• Ken Rosenthal of FOX Sports discussed the Rockies in his latest piece, writing that it’s “obvious to everyone” but Rockies owner Dick Monfort that the time to trade Tulowitzki has come. However, rather than look to begin moving pieces in the wake of a 10-game losing streak, the Rockies are still actively searching for starting pitching in hopes of improving the club. Rosenthal notes that the second wild card spot in each league can often act as “fool’s gold,” leading teams without legitimate hopes of contending to delay, or in some cases, refuse to sell off pieces with an eye toward the future.

Cafardo On Wieters, Bradley, Giants

In today’s column, Nick Cafardo of the Boston Globe writes that the Red Sox spent a lot of time with Jon Lester trying to get him over his fear of throwing to bases.  It’s an issue that the Cubs will have to address if it arises again and Cafardo is surprised that more opposing teams haven’t tried to pounce on that perceived weakness.  That could change, however, as he hears that one team already is looking forward to testing him this season.  Here’s more from today’s column..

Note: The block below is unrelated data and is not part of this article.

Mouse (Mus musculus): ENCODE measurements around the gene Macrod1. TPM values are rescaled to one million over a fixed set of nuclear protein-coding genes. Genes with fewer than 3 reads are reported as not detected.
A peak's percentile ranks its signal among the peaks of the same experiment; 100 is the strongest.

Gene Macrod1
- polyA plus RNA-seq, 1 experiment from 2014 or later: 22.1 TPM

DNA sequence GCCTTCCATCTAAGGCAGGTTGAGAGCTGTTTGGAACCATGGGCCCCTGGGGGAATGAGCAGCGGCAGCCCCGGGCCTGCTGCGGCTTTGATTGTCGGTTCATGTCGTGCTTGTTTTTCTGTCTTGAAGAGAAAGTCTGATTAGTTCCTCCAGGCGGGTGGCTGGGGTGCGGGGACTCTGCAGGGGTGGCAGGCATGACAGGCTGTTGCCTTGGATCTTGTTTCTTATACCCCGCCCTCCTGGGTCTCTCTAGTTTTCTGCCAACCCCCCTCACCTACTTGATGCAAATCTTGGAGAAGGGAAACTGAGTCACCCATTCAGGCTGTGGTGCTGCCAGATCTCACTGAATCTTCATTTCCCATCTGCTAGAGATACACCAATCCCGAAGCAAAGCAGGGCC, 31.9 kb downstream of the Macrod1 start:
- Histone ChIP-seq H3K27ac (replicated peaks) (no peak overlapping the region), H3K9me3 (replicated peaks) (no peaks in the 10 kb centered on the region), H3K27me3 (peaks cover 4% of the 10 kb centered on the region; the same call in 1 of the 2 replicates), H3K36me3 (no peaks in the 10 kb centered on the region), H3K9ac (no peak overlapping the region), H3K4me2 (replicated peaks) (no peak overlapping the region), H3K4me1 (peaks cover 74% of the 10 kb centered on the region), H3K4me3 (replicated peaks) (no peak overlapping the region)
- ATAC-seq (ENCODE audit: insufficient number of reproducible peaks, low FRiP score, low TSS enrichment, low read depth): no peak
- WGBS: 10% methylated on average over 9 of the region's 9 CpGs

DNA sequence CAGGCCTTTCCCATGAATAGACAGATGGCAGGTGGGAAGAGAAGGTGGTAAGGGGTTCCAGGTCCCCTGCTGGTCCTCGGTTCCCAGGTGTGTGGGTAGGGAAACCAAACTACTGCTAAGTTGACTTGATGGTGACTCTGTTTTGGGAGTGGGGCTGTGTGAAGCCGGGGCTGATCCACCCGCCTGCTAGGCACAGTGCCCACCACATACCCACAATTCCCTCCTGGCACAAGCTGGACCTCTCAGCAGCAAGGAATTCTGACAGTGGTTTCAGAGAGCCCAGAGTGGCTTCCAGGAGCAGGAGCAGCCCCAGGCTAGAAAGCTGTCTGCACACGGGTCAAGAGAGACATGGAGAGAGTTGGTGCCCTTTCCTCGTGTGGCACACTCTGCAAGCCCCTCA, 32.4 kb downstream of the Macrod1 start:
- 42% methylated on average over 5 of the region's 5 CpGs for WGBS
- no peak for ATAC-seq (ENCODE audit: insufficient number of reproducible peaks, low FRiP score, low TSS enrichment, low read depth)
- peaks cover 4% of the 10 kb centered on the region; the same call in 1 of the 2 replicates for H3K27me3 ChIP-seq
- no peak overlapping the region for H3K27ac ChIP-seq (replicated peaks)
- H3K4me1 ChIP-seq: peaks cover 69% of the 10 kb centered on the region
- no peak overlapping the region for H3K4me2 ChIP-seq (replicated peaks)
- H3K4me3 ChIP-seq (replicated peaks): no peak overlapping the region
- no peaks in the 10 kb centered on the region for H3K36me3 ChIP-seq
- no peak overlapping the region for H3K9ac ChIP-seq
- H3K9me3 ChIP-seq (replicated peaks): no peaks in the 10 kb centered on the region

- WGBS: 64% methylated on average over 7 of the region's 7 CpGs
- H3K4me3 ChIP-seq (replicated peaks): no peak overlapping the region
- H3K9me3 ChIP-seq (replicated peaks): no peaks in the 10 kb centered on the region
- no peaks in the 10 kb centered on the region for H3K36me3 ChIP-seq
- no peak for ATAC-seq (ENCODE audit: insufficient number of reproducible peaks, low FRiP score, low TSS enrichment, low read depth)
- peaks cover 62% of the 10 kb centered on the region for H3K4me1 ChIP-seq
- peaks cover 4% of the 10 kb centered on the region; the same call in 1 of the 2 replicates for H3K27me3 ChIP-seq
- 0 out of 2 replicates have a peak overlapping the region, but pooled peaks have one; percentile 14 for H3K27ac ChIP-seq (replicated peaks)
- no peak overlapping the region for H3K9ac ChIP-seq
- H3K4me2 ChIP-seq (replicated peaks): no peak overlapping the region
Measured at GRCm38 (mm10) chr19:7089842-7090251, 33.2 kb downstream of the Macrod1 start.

• Orioles GM Dan Duquette twice has tried to engage in extension talks with Matt Wieters’s agent, Scott Boras, but now it doesn’t appear that the sides will get together before Wieters becomes a free agent.  After missing most of 2014, Wieters will earn $8.3MM in his final year of arbitration.  The 28-year-old was hitting .308/.339/.500 in 112 plate appearances before right elbow issues forced him to undergo Tommy John surgery.
  • Scouts are beginning to at least discuss what the Red Sox may need to receive in order to part with Jackie Bradley in a trade.  The Sox don’t appear to be in that mode right now, but there are teams who feel Bradley will turn things around at the plate because he’s hit at every level except the majors. “I think Chili Davis is going to be good for him,” said one scout of Boston’s new hitting coach. “I think he needs someone with a tough approach and Chili isn’t afraid to give someone some tough love.”  There has been a great deal of trade talk around Bradley this offseason and Joel Sherman of the New York Post recently suggested that the Braves could make sense as a landing spot.